Blair Witch Project 
It’s difficult to fathom now, after seeing so many copy-cat ‘found footage’ horror films and spoofs, but this was once a startlingly good, and frightening, film. Definitely not one to revisit before a woodland camping trip!
Stand By Me 
This classic 80s coming of age film perfectly captures the atmosphere of almost never-ending summer holidays – very like the Italian thriller, ‘Io non ho Paura’ (not about camping, but also definitely worth a watch).
Familia Rodante 
This is sort of the Argentinian version of ‘Little Miss Sunshine’. This film makes you wonder how you would get on with 12 members of your family, travelling 1000km in a beaten-up camper van?
Ben Wheatley’s ingenious comedy horror definitely channels ‘Nuts in May’ – but somehow he takes the ‘irritating know-all happy campers’ characters to the next level.
…so now you’re in the mood for a camping trip? Possibly not! Well, why not join us as Isfield VIllage Hall on Saturday instead, for a very good movie? Tickets for Moonrise Kingdom cost £6 each on the door, with the event starting 6.45pm for 7.30 film start. Drinks and nibbles are being provided by Isfield Village Hall.
Our other upcoming Late Summer screenings and events:
5 September: JAWS in the Isfield ICE Field (with animation workshops taking place throughout the day)
10 September: DAS CABINET DES DR CALIGARI with LIVE SCORE from Partial Facsimile at Fabrica Brighton
Full details are on our website.
We hope to see you soon!
We are getting tuned up and ready for our screening of Mike Leigh’s delightful ‘Topsy Turvy’ this Saturday at Isfield Village Hall (6.45pm for 7pm screening, tickets £6 on the door, including wine and nibbles!). Telling the story of Gilbert and Sullivan while they were creating ‘The Mikado’, it has got us in the mood for opera!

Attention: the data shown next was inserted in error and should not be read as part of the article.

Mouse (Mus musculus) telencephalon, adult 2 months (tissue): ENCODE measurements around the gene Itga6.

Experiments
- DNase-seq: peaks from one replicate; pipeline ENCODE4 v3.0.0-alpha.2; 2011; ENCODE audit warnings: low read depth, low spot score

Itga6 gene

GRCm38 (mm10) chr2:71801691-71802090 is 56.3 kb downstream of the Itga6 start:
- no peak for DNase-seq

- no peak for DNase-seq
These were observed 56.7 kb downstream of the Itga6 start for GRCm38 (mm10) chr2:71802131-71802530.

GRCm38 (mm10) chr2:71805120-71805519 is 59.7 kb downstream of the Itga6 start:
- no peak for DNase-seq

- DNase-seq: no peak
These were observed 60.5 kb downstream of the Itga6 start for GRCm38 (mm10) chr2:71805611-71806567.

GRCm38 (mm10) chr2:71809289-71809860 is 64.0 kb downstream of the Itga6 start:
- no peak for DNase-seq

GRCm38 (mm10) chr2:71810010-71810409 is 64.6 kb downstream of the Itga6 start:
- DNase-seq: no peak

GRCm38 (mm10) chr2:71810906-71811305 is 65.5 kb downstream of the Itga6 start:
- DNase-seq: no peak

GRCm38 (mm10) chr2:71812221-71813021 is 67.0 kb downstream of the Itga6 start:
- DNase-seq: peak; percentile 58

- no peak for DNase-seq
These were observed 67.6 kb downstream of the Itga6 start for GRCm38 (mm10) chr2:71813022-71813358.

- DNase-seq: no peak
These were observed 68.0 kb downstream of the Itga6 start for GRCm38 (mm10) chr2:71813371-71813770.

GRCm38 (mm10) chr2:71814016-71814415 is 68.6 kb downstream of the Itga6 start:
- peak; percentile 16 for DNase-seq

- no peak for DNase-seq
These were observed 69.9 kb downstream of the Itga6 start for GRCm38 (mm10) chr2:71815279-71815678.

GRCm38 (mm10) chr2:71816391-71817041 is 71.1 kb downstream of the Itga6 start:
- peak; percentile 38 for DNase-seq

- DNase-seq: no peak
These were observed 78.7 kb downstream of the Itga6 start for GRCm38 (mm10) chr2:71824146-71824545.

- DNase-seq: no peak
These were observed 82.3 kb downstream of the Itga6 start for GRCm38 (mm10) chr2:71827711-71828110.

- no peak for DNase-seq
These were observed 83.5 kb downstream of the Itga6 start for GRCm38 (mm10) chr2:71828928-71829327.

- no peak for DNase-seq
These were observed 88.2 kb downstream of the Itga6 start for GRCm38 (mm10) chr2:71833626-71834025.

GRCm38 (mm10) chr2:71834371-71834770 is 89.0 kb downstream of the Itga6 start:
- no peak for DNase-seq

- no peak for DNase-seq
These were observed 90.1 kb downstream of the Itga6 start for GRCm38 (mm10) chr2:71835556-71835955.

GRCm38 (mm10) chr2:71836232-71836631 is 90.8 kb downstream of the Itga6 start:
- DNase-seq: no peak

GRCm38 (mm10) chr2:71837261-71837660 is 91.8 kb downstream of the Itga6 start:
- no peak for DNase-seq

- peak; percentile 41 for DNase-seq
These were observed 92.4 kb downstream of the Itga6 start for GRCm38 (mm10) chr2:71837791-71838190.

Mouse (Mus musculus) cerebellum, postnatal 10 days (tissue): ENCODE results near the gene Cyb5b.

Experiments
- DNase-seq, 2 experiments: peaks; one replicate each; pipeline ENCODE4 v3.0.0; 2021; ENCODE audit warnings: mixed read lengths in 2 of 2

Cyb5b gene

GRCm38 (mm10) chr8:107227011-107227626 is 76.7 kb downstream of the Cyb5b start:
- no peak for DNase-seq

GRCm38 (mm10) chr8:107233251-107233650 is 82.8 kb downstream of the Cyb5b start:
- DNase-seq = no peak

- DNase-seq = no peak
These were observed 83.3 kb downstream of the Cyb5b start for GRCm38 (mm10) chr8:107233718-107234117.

Here are a few of our favourite opera-related films…
Tales of Hoffman (1951)
We are huge fans of Powell and Pressburger here at Filmspot HQ. In this sumptuous adaptation of Offenbach’s fantasy opera, they brought together many of the team who worked on ‘The Red Shoes’. Their audatious, theatrical style works beautifully. Celebrated director Cecil B Demille is said to have written ‘For the first time in my life, I was treated to Grand Oepra where the beauty, power and scope of the music was equally matched by the visual presentation’.
The Magic Flute (1975)
Considerably lightly than many of this director’s other works, Ingmar Bergman has created an adaptation of one of Mozart’s best-loved works that is undeniably his own: a celebration of love, forgiveness, and the brotherhood of man.
A shortened telling of Verdi’s masterpiece – the only criticism of this exquisite rendering of the opera is that its 30 minute run time does not do it justice. That said, it is too beautiful to overlook – Barry Purves is the master of detailed stop motion animation, sadly less known than he should be outside the animation world.
British studio Halas & Batchelor’s take on Gilbert and Sullivan’s ‘Ruddigore’ is notably the first UK animated TV special, as well as being the first operetta to be animated. Made with the co-operation of the D’Oyle Carte Opera Company, who provide the voices, and the London Philharmonic Orchestra, who provide the music, it tells the story of a line of British baronets are cursed to commit a crime every day…or die!
Night at the Opera (1935)
Ok, possibly not an ‘opera film’ as such, but we had to include the Marx Brothers hilarious farce, in which they sabotage an opening night of an opera. A box office smash, the film is also considered to be one of the Marx Brothers’ finest films, being selected for inclusion in the US National Film Registry in 1993.